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Author Topic: Does the Orthodox Church teach that God is too kind?  (Read 2202 times) Average Rating: 0
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The Iambic Pen
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« on: July 24, 2009, 01:39:52 AM »

I hope no one will be offended by the title.  I have been doing some more reading (and watching YouTube videos from Holy Family Monastery) on the difference between the Orthodox and the Western views of humanity and the atonement.  I just watched a video by Archbishop Lazar Puhalo, in which he said that the Western view, that man had infinitely offended God and that therefore God demanded an infinite payment to satisfy the demands of justice, was incorrect.  This reminded me of other books and articles I had read about how the Orthodox view Christ's sacrifice as a rescue mission sent by the Father and not a case of Christ taking our place to satisfy the Father's wrath.

This Orthodox view certainly portrays God the Father in a better light than some Western views do.  It reconciles the will of the Father and the Son, whereas some Western views made the Father our wrathful enemy and the Son our Savior who desired to save us from Him.

I like the Orthodox view better, I really do.  I am concerned, however, that it is too good to be true.  I see the Old Testament requirement for blood sacrifices, where sin had to be paid for with death, and I see God's fierce vengeance on the Israelites for their unfaithfulness.  The actions of God the Father in the Old Testament seem more consistent (sadly) with a Western view of God.  I am concerned that the Orthodox have attempted to "soften" God by maximizing His mercy and minimizing His wrath.  This can be seen, for example, in the often hopeful statements about the salvation of non-Orthodox, or the tendency by some Orthodox (thought it is not an approved or official teaching, by any means) to hope that even Satan and the demons could someday be restored to God.

The past few years have been very educational for me, as I have searched for the Church.  However, they have also been discouraging.  I have come to discover that much of what troubled me about my Christian faith before (and helped put me on this journey) was not strictly the fault of my particular sect, but was within the very pages of Scripture.  God, as portrayed in parts of Scripture and in Western Christian teaching, is not a being who seems very good, to be honest.  Finally, I have found the Orthodox view of God, which is a view of a God who is loving and kind and who took human form to save us, not to condemn us.  I worry, however, that I have found a view of God that appeals to me and not necessarily a view of God that is true.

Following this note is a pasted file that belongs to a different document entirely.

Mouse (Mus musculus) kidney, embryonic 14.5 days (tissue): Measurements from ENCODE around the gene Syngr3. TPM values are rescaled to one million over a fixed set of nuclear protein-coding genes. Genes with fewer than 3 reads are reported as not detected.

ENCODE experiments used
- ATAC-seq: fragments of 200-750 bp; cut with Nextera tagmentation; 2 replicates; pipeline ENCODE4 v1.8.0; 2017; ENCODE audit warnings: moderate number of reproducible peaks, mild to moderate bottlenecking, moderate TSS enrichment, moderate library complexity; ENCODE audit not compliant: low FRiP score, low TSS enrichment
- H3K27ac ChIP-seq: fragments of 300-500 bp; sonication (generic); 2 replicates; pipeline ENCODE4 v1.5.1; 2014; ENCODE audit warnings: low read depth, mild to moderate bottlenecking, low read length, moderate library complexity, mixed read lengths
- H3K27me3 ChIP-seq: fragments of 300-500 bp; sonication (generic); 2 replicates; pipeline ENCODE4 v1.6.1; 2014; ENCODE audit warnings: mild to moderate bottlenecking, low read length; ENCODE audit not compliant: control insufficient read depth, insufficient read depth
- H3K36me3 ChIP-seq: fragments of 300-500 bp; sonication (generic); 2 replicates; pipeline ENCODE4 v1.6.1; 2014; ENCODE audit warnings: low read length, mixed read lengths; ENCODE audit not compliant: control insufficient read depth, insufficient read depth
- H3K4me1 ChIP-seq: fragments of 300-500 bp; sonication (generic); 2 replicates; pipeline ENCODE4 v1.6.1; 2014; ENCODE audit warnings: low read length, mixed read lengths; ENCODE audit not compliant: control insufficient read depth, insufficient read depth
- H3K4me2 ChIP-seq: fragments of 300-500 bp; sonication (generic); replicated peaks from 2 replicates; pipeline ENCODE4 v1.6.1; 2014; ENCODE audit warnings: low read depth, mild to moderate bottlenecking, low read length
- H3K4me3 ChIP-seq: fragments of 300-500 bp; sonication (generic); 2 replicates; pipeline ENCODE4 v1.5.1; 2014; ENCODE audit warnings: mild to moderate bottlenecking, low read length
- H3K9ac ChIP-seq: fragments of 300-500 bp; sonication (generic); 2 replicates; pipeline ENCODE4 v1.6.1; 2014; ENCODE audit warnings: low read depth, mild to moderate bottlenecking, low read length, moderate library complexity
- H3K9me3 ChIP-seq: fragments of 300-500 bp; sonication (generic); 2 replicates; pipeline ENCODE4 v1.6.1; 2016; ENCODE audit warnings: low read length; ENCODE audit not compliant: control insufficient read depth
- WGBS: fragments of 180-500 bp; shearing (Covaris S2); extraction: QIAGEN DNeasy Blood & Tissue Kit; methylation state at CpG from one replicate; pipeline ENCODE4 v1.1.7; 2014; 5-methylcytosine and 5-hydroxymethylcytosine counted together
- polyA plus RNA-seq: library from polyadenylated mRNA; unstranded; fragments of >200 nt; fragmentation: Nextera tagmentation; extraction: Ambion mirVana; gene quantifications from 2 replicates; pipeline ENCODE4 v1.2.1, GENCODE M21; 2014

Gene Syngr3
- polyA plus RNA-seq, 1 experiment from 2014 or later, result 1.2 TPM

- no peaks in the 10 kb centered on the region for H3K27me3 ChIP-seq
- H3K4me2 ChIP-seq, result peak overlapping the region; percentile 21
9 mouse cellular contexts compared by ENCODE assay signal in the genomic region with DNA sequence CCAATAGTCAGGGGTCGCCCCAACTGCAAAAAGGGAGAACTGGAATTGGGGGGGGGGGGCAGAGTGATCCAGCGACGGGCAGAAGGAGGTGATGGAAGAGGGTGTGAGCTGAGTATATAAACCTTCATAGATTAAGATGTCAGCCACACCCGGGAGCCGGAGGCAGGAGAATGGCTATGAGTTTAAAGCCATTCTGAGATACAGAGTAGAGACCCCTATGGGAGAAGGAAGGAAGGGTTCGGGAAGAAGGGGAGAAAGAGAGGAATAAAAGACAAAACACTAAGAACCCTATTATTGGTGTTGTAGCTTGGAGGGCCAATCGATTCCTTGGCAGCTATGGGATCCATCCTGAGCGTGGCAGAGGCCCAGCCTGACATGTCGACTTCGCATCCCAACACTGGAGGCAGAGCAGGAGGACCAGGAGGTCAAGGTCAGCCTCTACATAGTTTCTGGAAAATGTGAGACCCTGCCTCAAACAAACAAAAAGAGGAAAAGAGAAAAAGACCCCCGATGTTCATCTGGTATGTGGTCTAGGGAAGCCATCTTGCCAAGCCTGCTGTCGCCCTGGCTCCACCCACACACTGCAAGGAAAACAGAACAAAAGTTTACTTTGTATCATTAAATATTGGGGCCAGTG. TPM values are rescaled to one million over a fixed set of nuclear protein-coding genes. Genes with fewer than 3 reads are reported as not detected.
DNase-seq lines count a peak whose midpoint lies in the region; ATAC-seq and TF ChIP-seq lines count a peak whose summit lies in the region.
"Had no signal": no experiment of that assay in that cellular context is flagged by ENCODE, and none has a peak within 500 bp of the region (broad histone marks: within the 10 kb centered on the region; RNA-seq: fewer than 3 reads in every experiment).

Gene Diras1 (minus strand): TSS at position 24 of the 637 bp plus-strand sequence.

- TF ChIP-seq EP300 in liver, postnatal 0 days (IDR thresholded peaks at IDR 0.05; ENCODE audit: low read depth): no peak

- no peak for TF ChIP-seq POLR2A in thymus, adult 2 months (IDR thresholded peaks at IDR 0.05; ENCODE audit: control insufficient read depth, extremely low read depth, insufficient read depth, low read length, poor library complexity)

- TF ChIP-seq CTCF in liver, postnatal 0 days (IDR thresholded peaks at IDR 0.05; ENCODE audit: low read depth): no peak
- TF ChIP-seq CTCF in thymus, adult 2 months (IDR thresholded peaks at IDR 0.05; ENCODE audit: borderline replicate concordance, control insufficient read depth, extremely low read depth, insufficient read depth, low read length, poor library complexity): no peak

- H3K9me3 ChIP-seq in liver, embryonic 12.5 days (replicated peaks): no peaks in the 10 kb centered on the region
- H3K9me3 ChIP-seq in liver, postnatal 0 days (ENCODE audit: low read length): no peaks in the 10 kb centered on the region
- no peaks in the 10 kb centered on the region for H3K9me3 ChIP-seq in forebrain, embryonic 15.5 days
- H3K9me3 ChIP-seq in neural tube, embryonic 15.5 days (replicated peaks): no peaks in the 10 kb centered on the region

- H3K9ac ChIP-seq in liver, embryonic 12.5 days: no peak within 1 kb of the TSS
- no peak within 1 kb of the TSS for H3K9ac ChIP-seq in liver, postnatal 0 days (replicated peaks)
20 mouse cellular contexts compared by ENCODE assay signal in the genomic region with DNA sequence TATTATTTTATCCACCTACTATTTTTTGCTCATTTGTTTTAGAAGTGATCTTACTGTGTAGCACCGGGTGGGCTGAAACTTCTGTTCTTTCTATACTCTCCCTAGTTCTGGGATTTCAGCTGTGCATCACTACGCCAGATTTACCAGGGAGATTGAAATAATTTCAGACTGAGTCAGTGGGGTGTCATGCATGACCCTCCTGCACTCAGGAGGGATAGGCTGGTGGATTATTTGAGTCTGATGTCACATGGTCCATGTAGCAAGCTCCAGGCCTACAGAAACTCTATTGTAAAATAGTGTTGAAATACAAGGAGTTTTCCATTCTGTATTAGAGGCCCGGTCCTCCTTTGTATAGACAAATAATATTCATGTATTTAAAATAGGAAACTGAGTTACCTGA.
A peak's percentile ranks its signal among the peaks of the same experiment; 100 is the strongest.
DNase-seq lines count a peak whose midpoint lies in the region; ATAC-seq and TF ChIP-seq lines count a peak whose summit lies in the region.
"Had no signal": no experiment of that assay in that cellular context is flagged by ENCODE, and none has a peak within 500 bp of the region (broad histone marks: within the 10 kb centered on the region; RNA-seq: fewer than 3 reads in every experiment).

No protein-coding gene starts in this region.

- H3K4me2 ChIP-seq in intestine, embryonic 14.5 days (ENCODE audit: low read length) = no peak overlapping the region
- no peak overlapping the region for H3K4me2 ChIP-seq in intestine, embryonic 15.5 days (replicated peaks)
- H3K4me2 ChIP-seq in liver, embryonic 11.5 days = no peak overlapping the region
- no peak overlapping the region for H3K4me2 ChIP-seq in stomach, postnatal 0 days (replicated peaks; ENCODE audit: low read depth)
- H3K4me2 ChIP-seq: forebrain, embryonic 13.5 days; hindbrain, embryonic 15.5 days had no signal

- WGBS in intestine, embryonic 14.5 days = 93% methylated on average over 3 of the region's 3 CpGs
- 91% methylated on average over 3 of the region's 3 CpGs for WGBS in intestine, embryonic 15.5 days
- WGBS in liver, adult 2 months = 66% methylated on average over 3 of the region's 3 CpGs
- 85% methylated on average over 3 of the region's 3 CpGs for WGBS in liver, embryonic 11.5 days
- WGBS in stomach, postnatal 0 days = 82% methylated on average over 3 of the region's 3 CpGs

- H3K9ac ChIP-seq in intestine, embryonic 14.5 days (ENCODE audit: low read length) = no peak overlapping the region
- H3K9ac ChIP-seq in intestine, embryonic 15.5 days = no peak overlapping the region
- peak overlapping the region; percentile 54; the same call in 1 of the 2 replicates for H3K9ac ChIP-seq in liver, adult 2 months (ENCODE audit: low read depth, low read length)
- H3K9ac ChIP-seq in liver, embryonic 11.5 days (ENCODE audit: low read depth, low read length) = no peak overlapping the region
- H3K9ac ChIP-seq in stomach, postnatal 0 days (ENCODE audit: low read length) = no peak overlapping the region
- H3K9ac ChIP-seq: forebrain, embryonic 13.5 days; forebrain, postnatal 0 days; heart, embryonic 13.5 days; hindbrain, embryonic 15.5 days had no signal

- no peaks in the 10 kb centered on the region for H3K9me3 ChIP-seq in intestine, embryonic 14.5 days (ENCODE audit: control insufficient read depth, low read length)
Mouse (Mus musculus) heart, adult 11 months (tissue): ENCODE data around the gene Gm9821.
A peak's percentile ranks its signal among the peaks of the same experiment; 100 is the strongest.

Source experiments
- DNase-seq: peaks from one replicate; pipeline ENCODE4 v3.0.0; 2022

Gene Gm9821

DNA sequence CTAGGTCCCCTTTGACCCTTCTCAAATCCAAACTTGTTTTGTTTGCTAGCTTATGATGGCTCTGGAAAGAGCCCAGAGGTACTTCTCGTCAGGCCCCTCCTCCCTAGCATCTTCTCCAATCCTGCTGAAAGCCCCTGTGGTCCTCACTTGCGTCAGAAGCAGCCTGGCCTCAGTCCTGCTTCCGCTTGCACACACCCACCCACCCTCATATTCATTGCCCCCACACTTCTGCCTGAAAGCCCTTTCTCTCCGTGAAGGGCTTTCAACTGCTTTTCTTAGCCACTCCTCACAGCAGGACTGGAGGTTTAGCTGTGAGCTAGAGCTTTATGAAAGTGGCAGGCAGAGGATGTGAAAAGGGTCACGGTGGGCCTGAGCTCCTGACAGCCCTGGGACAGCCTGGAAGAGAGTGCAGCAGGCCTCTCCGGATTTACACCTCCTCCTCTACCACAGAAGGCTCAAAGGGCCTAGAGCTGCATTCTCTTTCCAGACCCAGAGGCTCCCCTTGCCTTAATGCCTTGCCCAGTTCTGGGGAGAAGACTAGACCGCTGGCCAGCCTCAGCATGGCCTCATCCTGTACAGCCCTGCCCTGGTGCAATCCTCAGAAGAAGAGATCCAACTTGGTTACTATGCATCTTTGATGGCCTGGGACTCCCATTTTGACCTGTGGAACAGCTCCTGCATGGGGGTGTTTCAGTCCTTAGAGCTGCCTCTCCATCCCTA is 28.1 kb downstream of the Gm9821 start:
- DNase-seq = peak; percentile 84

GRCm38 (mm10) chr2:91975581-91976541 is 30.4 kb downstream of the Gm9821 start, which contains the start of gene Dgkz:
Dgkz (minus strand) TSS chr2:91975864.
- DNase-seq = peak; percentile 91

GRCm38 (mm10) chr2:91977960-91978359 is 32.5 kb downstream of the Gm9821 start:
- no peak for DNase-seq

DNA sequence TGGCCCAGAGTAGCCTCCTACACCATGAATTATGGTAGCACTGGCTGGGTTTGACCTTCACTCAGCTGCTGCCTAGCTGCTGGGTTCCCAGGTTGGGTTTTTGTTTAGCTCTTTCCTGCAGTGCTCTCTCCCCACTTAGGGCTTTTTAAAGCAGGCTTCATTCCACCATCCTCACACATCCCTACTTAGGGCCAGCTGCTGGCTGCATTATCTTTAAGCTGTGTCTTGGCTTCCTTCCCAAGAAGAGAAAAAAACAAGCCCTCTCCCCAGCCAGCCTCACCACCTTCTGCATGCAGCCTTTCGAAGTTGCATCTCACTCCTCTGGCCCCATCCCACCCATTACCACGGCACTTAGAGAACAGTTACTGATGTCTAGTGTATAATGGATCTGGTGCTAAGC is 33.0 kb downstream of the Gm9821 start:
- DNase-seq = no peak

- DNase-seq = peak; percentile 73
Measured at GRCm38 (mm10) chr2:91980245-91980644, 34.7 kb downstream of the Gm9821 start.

I appreciate your thoughts and especially your prayers on this issue.  Thank you.
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« Reply #1 on: July 24, 2009, 02:35:35 AM »

I second the question.  It's often something I've often wondered myself.  Also, why are the views of salvation mutually exclusive?  Could not the Church embrace both views as ways of understanding the mystery of the ransom?  As I understand it, that is the perspective that the Roman Catholics and Oriental Orthodox take with regard to the two salvation models.
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« Reply #2 on: July 24, 2009, 03:20:53 AM »

Iambic Pen and Alveus, a look at the Orthodox liturgical texts for Holy Week will answer many of your questions, as will the Great Canon of St Andrew of Crete. Let's not also forget the parable of the Prodigal Son, perhaps the clearest exposition of the relationship between God and fallen humanity.
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« Reply #3 on: July 24, 2009, 08:39:13 AM »

This Orthodox view certainly portrays God the Father in a better light than some Western views do.  It reconciles the will of the Father and the Son, whereas some Western views made the Father our wrathful enemy and the Son our Savior who desired to save us from Him.

Correct me if I am wrong, but I thought that all Christians, Orthodox and Heterodox alike, belive that in the Person of Christ there are two wills, divine and human (to believe otherwise would be a heresy called monothelitism), and that His divine will is ONE with the will of the Father abnd of the Holy Spirit (to believe otherwise would be also a heresy because it would mean separation of the Most Holy Trinity, which we believe to be One and Unseparable)?